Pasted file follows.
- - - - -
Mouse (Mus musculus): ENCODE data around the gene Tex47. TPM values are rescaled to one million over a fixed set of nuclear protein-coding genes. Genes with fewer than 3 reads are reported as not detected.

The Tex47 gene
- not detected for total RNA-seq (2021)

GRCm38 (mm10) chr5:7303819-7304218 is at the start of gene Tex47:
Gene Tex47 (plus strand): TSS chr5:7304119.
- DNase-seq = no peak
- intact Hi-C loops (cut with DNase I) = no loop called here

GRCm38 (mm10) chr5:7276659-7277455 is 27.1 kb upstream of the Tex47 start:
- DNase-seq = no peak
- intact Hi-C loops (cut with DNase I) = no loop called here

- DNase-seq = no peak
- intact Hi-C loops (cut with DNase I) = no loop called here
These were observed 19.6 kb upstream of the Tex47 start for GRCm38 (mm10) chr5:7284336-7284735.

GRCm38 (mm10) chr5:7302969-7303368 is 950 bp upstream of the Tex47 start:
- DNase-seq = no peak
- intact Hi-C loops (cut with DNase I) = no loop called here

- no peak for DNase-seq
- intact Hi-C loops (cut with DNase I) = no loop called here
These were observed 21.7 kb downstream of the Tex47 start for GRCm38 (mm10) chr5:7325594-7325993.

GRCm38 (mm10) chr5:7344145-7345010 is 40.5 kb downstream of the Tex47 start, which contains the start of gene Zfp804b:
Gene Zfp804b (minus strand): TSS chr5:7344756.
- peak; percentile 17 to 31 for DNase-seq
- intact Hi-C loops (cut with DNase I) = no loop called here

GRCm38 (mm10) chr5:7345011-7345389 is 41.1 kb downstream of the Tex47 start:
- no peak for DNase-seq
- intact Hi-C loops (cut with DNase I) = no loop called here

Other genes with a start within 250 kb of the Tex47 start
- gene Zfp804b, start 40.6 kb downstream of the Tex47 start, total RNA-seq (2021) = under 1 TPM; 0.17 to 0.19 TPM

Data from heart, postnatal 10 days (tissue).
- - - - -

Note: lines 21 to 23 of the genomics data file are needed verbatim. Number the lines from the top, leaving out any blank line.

Gene Zfp804b (minus strand): TSS chr5:7344756.
- peak; percentile 17 to 31 for DNase-seq
- intact Hi-C loops (cut with DNase I) = no loop called here